Jurgens was calling attention to more than 25 acres of wetland adjacent to the three-acre site. The area was set aside for creating a natural prairie and savannah. In the couple years since the Woolsey Wet Prairie Sanctuary project began, some 350 species of animals and plants have been spotted in the area, said Bruce Shackleford, president of Environmental Consulting Operations.

The wetland area is only part of the $186.5 million sewer project. With the new facility, Fayetteville's sewer capacity jumped from 12.6 to 21.2 million gallons a day. It was a $60 million phase of the project. In addition to the Westside site, the project brought upgrades to the Noland Sewer Plant and 13 new or renovated lift stations, Jurgens said.

But when the project was launched 10 years ago, it was not quite the behemoth it became in cost or scope.

The Westside treatment plant was a $47.6 million project expected to be up and running in 2005. But almost from day one, the project's costs have been over budget. Initial bids came in above the $60 million cap the city had in place.

By 2006, officials learned the full nature of not only the increased costs to what was on the drawing boards, but the $12 million in needed lines and lift stations strangely left out of the original proposal. The original financing plan for the project was a 3/4 percent sales tax the voters approved in 2001. When it became clear the tax would not raise enough money to complete the ballooning project, in 2006 the voters were asked to extend the 3/4 percent sales tax to 2018 -- a $42 million bond package -- to cover the continued rising cost of the plant. According to official estimates at the time, if the voters would have rejected the tax, sewer rates would have risen 30 percent.

Since 1998 increased operation costs have tracked water and sewer rates steadily up. In 1998, the cost for the first 2,000 gallons of water and using the smallest sized meter brought the water and sewer bill to $16.72, according to city documents. By 2008, residential customers were paying $19.57 for the same service. These prices are for Fayetteville residents and do not include sales taxes.

Officials associated with the project blame a lack of communication and blind faith in those in charge as the reason for the debacle.

"There should have been a more open process during this whole thing," said Lioneld Jordan, a Fayetteville City Councilman who serves on the water and sewer committee.

"I'm glad that it's come to fruition, but it's three years late and $60 million over budget," Jordan, a candidate for mayor, added.

For his part, Mayor Dan Coody said communication could have been better.

"The fault that I find in myself here is that -- no matter what we would have done, we could not have changed the cost of steel and cement and that sort of thing -- but we could have communicated that better to the public," Coody lamented.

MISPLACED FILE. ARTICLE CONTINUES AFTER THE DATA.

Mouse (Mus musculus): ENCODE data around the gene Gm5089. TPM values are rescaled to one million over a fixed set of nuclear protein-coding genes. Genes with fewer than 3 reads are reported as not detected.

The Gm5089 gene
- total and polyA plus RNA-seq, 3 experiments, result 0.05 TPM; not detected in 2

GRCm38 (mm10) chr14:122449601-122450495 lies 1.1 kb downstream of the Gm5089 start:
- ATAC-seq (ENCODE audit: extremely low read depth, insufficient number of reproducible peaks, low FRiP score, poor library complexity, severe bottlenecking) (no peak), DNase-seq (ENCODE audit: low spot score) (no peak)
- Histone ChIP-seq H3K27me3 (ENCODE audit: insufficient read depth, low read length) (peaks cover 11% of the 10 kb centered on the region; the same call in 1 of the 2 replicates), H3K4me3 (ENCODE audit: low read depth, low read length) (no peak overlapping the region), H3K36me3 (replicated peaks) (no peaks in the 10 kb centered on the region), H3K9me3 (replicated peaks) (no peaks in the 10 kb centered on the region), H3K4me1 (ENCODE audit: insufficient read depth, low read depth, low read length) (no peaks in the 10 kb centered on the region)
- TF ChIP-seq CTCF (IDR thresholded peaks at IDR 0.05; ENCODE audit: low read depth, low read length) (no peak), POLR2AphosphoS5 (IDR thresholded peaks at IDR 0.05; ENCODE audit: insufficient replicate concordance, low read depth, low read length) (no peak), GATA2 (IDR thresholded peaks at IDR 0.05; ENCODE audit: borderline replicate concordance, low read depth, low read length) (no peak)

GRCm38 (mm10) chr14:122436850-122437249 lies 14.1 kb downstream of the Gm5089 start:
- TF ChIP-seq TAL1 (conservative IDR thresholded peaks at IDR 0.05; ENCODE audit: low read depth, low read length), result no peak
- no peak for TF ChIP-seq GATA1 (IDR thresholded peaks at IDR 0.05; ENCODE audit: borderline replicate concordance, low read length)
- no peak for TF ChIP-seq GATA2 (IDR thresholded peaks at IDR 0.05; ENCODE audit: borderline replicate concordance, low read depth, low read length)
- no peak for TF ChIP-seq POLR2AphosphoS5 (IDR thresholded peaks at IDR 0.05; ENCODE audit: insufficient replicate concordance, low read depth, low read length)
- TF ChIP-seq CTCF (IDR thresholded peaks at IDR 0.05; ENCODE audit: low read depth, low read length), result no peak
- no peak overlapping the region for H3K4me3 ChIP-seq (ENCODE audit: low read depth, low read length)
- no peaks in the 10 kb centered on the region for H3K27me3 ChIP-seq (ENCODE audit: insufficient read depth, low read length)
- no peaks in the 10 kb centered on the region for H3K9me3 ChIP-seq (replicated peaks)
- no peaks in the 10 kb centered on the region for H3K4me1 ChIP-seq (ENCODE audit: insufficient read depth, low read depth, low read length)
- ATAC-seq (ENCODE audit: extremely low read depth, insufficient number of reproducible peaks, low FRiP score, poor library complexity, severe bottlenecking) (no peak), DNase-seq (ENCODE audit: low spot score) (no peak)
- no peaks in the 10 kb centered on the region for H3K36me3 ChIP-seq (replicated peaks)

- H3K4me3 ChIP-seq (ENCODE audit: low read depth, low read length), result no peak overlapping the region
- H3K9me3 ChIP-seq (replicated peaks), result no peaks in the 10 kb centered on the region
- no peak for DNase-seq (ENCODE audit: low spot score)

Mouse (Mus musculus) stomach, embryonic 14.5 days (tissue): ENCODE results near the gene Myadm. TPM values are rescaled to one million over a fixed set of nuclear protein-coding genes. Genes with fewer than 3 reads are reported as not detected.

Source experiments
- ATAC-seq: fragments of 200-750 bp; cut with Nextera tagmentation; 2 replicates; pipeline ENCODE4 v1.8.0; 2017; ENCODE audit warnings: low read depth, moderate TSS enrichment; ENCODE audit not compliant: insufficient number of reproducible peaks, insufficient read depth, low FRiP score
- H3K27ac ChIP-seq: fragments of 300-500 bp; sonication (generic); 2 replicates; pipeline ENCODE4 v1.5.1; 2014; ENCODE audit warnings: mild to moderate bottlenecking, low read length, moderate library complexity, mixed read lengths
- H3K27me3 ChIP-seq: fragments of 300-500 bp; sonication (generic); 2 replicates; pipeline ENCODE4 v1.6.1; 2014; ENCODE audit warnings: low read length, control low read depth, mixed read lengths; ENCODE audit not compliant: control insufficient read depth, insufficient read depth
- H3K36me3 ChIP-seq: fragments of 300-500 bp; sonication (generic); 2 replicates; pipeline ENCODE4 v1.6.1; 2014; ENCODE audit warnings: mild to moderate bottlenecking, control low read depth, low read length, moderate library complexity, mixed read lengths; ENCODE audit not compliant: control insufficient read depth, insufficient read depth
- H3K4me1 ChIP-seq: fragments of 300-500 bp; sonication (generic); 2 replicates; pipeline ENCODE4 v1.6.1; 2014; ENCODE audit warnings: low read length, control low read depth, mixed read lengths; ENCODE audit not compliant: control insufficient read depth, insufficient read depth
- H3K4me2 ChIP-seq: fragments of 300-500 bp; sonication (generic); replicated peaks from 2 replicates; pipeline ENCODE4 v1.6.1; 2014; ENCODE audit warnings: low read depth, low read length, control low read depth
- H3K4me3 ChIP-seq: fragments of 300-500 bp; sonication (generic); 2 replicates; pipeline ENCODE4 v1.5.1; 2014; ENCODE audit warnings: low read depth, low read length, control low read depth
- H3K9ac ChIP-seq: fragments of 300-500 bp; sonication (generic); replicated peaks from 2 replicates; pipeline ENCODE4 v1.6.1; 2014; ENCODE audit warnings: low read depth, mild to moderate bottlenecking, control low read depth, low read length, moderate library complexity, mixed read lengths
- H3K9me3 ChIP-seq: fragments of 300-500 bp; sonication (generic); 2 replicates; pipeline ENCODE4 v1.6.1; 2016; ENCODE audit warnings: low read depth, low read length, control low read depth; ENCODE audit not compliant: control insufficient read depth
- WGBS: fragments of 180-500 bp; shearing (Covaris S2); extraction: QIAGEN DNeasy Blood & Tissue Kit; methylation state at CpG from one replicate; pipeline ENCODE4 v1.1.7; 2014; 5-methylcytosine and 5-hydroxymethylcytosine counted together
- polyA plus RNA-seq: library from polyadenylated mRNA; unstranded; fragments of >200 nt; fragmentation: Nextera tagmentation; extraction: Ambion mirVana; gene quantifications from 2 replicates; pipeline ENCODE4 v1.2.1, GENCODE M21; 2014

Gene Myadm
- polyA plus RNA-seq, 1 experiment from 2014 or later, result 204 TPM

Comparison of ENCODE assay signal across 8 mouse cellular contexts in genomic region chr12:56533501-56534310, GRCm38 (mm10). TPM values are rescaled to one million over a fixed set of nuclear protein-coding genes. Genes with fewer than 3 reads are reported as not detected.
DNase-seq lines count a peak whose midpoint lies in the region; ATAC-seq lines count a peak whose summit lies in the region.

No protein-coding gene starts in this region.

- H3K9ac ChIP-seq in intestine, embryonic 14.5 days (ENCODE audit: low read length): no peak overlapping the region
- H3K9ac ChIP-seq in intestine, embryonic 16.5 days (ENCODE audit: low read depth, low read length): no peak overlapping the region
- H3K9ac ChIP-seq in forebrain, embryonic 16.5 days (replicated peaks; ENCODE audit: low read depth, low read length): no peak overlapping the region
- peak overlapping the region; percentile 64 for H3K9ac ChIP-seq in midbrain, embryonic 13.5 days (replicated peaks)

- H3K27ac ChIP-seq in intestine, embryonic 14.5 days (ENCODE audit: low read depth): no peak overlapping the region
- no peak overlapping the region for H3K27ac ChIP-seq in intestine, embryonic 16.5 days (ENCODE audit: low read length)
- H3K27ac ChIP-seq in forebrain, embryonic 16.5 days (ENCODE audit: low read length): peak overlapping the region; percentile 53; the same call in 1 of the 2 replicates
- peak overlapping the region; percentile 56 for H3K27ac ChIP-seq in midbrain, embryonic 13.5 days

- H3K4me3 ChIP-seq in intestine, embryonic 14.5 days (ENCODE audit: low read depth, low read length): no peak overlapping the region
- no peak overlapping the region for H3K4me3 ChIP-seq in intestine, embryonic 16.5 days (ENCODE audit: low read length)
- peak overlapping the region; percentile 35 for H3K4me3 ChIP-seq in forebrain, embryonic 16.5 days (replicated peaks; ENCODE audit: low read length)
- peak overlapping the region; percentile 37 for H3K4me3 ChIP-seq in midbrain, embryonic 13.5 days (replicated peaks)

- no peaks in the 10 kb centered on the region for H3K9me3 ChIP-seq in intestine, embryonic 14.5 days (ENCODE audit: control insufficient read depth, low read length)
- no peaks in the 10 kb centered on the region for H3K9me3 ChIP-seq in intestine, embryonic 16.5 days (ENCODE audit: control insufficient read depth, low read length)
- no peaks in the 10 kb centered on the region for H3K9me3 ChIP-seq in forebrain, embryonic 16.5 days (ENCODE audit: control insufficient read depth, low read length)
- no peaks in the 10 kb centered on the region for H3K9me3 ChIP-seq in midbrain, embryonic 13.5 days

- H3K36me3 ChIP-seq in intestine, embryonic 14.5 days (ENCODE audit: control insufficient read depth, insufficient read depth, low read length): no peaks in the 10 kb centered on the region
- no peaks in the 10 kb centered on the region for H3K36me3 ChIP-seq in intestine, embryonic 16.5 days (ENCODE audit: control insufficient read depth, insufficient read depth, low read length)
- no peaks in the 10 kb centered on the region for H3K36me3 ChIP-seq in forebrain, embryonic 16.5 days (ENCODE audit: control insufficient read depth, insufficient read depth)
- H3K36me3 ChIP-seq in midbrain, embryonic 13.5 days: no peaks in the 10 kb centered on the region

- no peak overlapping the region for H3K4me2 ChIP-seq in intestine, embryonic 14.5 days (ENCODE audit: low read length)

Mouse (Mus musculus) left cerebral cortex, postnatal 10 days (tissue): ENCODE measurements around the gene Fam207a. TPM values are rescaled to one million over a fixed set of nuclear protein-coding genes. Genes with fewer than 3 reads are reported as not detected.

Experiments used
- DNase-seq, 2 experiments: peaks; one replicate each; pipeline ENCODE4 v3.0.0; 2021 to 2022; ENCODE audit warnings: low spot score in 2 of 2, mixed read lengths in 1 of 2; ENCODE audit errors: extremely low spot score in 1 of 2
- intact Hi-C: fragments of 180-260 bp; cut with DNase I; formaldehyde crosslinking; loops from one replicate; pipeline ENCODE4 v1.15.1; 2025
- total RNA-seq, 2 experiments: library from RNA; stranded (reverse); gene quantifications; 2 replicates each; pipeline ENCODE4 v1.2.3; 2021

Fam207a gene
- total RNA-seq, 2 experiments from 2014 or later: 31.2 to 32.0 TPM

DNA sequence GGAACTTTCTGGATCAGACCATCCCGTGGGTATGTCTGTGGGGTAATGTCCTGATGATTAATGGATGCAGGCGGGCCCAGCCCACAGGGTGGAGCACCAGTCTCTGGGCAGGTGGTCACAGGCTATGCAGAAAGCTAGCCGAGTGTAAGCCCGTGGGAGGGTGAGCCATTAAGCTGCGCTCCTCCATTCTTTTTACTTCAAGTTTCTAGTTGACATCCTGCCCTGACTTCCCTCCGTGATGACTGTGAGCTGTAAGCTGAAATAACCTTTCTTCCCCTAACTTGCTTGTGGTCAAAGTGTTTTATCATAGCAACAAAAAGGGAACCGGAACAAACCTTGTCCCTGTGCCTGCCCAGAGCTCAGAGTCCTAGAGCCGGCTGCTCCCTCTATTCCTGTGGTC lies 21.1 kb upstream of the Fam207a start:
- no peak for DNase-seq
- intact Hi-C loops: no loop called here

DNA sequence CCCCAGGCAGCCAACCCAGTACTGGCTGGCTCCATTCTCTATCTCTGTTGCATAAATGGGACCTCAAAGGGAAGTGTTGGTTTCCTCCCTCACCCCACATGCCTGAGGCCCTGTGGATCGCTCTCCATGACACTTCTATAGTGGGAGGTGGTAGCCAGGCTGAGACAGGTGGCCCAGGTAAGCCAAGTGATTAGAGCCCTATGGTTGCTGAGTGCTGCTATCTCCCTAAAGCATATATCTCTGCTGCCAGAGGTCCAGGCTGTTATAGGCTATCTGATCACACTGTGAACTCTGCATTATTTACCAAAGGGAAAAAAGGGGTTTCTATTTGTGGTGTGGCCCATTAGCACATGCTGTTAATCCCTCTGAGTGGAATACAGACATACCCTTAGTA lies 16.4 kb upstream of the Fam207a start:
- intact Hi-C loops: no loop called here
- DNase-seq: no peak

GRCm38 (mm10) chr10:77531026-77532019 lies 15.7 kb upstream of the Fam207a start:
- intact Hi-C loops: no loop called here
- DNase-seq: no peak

"It would not have changed the outcome, but it would have changed the expectation," he added.

And in retrospect, Coody has openly acknowledged that not only the city, but his office somewhat dropped the ball on the sewer project.

With re-election approaching, the mired sewer plant could be an albatross for the mayor.

"Because a lot of this is political," Coody reflected. "The easiest thing to do is to blame the mayor for this."

And that seems to be what at least one of his opponents is doing.

"The buck has to stop at the mayor's office," Jordan said. "We put a lot of faith in the management team. We put a lot of faith in the senior staff. And we put a lot of faith in the administration," Jordan said.

Coody maintains he was not always given good information on the project he inherited when he took office in 2001. Original cost estimates were done in 2000.

"I wasn't told that when I took office," Coody said.

Projects taken on by the city today get closer scrutiny, he said.

"We adjust for inflation. We put a realistic timeline with it. And we adjust according to what we think the economy might be doing," Coody said.

All the projects since then have been coming in right on -- or under -- budget," Coody added.

The original bid documents also left out key residual projects like paving Broyles Road and needed lift stations. It was an $11 million oversight, said the mayor.

"And I can't really answer why they weren't (in the bid documents,)" Coody said.

"When people say 'cost overruns,' what they really mean is that the cost is more than what it had been estimated in 1998," Coody said.

In the 1990s, the rule-of-thumb for constructing a waste-water treatment plant was $4 a gallon. That number is closer to $6 a gallon today, Coody said.

The project took a substantial turn in 2005 when the city learned the extent of the cost overruns.

In June 2005 the city council relinquished its contract with Burns & McDonnell, the firm hired to manage the project and oversee the design and bidding process.

"Burns & McDonell was hired to make sure the project went smoothly, stayed on time and on budget," Coody said.

Burns & McDonnell said the project was on time and on budget until February 2005 when city officials were told there was no way to build the plant in the 12 to 18 months.

"I didn't know that," Coody explained.

After dismissing Burns & McDonnell the project moved in-house under the leadership of wastewater director David Jurgens.

In July 2005 Jurgens took over the operation of the wastewater department after the resignation of Bob Davis, who stepped down after being arrested on charges of public intoxication. Davis had spent less than five months in the post. He had taken over after Greg Boettcher left for a job in Florida.

Jurgens has been credited as a skilled juggler keeping multiple construction contracts on track -- some halting, some moving forward. It's Jurgens' steering that kept the project progressing, allowing it to be completed nearly six months before its October 2008 completion date. The plant began treating sewerage in May 2008.

But more importantly, the new sewer plant -- under Jurgens' guidance -- has stayed on budget.

"We are watching every single penny, literally," Jurgens said recently, recalling the missteps in the sewer plant project.